In a region where rockets have hammered civilian residents for the past eight years, the local Sderot Cinemateque remains a popular pastime for residents looking to enjoy a film. As the only rocket-proof cinema in Israel, the Sderot Cinemateque was built eight years ago, right around the time when the first Qassam slammed into Sderot.
The rocket-proof cinema allows local residents to enjoy a film uninterrupted when the rocket alarm, or Tzeva Adom sounds to warn residents of impending Qassams from Gaza. It remains a popular hangout regardless of rocket fire.
A week ago, I had the opportunity to watch a film at the Cinemateque during the eighth annual Cinema South Festival which was held from June 7-12. The festival features the films of graduate students studying in the Department of Film & TV at the local Sapir College. The festival also screened Israeli films that were awarded top prizes abroad as well as international films from Mexico, Hong Kong, and France.
International festival guests included filmmakers Carlos Reygadas from Mexico, Thierry Michel from Belgium, Osvalde Lewat-Hallade of Cameroon and Abi Feijo from Portugal among many others.
I had the opportunity to watch Ajami, one of the featured films of the festival,along with the hundreds of other area residents and international guests. Ajami, named after the largest Arab neighborhood in Jaffa, was co-directed by Israeli Yaron Shani and Jaffa-born Arab, Scandar Copti. The film tells the story of two Muslim Arab brothers and is set against the background of a revenge murder, gangs, Bedouin revenge squads, a Christian Arab godfather and Israeli police.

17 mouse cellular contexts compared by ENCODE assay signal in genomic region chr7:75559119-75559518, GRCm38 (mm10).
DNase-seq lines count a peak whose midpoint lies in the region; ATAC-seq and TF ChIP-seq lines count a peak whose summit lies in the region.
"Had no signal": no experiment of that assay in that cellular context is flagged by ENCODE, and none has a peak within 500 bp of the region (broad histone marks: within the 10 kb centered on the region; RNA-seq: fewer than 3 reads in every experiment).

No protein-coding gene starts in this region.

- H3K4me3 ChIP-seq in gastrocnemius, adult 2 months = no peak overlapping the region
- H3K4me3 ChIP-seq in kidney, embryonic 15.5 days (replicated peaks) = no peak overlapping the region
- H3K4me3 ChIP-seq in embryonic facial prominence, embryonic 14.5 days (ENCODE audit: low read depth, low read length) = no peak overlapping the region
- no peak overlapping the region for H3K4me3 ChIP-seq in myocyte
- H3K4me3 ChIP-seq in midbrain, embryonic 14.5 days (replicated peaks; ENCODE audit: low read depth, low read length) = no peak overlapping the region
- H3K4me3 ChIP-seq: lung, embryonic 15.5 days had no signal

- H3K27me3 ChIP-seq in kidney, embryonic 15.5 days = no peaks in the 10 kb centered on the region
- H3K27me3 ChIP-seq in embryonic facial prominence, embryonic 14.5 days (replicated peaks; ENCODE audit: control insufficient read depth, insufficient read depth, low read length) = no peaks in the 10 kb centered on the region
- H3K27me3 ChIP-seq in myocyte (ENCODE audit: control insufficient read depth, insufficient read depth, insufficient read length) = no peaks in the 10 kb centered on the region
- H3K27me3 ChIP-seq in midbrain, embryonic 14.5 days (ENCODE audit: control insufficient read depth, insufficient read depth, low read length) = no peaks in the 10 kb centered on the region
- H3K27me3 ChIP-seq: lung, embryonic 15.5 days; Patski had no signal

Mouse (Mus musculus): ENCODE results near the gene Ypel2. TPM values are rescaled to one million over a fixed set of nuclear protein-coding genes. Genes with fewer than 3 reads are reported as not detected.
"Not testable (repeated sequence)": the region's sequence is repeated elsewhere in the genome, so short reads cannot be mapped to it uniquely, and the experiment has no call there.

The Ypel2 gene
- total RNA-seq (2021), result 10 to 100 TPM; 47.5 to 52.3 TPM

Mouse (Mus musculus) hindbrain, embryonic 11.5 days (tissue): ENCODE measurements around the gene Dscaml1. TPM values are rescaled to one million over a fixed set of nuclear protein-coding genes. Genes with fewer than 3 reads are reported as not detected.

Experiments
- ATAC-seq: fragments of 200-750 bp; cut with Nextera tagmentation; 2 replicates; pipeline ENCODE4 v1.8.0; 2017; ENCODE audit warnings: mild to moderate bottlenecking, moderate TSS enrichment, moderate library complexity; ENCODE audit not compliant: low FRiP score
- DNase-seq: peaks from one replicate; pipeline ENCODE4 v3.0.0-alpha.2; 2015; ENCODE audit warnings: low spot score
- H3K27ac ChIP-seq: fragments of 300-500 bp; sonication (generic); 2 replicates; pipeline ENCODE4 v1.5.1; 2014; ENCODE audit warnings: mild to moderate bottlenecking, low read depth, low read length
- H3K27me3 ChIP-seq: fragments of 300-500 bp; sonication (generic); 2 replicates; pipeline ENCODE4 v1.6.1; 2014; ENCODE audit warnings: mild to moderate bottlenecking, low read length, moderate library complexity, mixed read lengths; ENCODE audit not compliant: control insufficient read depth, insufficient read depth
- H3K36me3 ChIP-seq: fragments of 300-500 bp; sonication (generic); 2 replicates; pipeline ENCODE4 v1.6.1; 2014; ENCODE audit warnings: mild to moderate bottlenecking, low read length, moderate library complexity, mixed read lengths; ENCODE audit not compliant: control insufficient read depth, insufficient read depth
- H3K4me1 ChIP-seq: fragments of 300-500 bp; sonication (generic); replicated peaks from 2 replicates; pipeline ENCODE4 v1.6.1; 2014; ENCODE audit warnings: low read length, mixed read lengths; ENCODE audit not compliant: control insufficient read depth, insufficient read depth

Ajami was filmed in Arabic -and most of the actors were from the Ajami neighborhood. The mostly Israeli audience at the Sderot cinemateque, myself included, followed along by reading the Hebrew subtitles below.
The film has won international acclaim and was shown in France’s prestigious Cannes Film Festival this past May.
In an interview with the New York Times, the directors of the film, Copti and Shani described their relationship outside of directing of the film, to which both wrote the script. When Shani’s city, Ashdod, was targeted by Gaza rockets in the recent war, Copti called him and said “Take your daughter and your wife and leave.” According to the NYT article, Shani does the same for Copti. Both the directors and the cast where present at the screening in Sderot.
There was something quite unique about watching Ajami in an Israeli rocket-proof theater on the Gaza border. In area that has been devastated by rockets and trauma, it is cultural events like the Cinema South Festival which brings hope for a normal reality that citizens on both sides of the Gaza border continue to seek.